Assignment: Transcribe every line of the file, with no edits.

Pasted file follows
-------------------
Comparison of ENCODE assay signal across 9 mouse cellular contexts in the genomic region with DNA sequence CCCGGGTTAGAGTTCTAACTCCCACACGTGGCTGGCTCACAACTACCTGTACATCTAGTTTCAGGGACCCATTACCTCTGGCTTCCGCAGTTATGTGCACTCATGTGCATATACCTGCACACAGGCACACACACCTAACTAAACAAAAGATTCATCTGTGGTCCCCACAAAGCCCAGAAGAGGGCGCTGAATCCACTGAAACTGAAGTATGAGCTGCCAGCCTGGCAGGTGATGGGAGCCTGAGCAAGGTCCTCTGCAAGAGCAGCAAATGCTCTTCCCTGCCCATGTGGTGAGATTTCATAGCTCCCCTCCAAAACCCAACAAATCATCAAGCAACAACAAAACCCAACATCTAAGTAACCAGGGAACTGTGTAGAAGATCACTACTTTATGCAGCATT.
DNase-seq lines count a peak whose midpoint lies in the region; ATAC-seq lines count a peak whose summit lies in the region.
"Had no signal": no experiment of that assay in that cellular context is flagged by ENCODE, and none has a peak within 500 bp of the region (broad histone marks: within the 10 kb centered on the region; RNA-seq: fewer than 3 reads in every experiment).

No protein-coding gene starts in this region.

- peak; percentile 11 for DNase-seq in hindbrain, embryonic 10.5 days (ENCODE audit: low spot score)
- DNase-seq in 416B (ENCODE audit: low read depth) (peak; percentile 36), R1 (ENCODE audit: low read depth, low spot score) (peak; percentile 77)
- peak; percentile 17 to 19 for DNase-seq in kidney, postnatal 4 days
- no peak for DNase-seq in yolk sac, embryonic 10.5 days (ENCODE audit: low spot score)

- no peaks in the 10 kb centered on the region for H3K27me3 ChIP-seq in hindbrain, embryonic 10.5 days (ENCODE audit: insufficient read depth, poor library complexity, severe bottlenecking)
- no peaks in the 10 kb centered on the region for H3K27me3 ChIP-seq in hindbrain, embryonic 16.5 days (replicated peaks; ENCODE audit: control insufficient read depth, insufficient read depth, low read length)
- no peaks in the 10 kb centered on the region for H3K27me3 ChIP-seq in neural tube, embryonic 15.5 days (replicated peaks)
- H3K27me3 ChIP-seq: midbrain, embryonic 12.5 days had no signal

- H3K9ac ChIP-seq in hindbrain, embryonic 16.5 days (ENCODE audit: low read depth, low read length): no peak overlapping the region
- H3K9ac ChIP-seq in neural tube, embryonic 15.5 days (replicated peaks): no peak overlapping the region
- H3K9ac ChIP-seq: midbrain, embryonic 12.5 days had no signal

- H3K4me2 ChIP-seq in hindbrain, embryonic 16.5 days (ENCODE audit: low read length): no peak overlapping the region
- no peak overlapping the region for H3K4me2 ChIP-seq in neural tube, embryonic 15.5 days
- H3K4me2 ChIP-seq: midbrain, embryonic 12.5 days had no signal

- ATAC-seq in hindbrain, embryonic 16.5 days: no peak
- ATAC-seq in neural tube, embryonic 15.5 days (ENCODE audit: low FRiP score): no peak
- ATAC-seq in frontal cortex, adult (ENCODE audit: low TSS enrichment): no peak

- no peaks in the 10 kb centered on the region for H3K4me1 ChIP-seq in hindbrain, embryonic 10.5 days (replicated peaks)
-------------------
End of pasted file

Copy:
Comparison of ENCODE assay signal across 9 mouse cellular contexts in the genomic region with DNA sequence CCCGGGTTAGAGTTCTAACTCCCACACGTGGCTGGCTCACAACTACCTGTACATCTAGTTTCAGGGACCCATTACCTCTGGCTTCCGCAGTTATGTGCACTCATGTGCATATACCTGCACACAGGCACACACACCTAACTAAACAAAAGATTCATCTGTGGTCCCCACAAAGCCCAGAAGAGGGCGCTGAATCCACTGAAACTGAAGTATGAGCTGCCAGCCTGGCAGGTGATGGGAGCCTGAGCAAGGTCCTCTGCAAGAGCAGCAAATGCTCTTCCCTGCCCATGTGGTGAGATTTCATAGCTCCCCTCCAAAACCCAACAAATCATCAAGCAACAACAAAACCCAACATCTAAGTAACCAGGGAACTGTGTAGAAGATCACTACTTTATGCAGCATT.
DNase-seq lines count a peak whose midpoint lies in the region; ATAC-seq lines count a peak whose summit lies in the region.
"Had no signal": no experiment of that assay in that cellular context is flagged by ENCODE, and none has a peak within 500 bp of the region (broad histone marks: within the 10 kb centered on the region; RNA-seq: fewer than 3 reads in every experiment).

No protein-coding gene starts in this region.

- peak; percentile 11 for DNase-seq in hindbrain, embryonic 10.5 days (ENCODE audit: low spot score)
- DNase-seq in 416B (ENCODE audit: low read depth) (peak; percentile 36), R1 (ENCODE audit: low read depth, low spot score) (peak; percentile 77)
- peak; percentile 17 to 19 for DNase-seq in kidney, postnatal 4 days
- no peak for DNase-seq in yolk sac, embryonic 10.5 days (ENCODE audit: low spot score)

- no peaks in the 10 kb centered on the region for H3K27me3 ChIP-seq in hindbrain, embryonic 10.5 days (ENCODE audit: insufficient read depth, poor library complexity, severe bottlenecking)
- no peaks in the 10 kb centered on the region for H3K27me3 ChIP-seq in hindbrain, embryonic 16.5 days (replicated peaks; ENCODE audit: control insufficient read depth, insufficient read depth, low read length)
- no peaks in the 10 kb centered on the region for H3K27me3 ChIP-seq in neural tube, embryonic 15.5 days (replicated peaks)
- H3K27me3 ChIP-seq: midbrain, embryonic 12.5 days had no signal

- H3K9ac ChIP-seq in hindbrain, embryonic 16.5 days (ENCODE audit: low read depth, low read length): no peak overlapping the region
- H3K9ac ChIP-seq in neural tube, embryonic 15.5 days (replicated peaks): no peak overlapping the region
- H3K9ac ChIP-seq: midbrain, embryonic 12.5 days had no signal

- H3K4me2 ChIP-seq in hindbrain, embryonic 16.5 days (ENCODE audit: low read length): no peak overlapping the region
- no peak overlapping the region for H3K4me2 ChIP-seq in neural tube, embryonic 15.5 days
- H3K4me2 ChIP-seq: midbrain, embryonic 12.5 days had no signal

- ATAC-seq in hindbrain, embryonic 16.5 days: no peak
- ATAC-seq in neural tube, embryonic 15.5 days (ENCODE audit: low FRiP score): no peak
- ATAC-seq in frontal cortex, adult (ENCODE audit: low TSS enrichment): no peak

- no peaks in the 10 kb centered on the region for H3K4me1 ChIP-seq in hindbrain, embryonic 10.5 days (replicated peaks)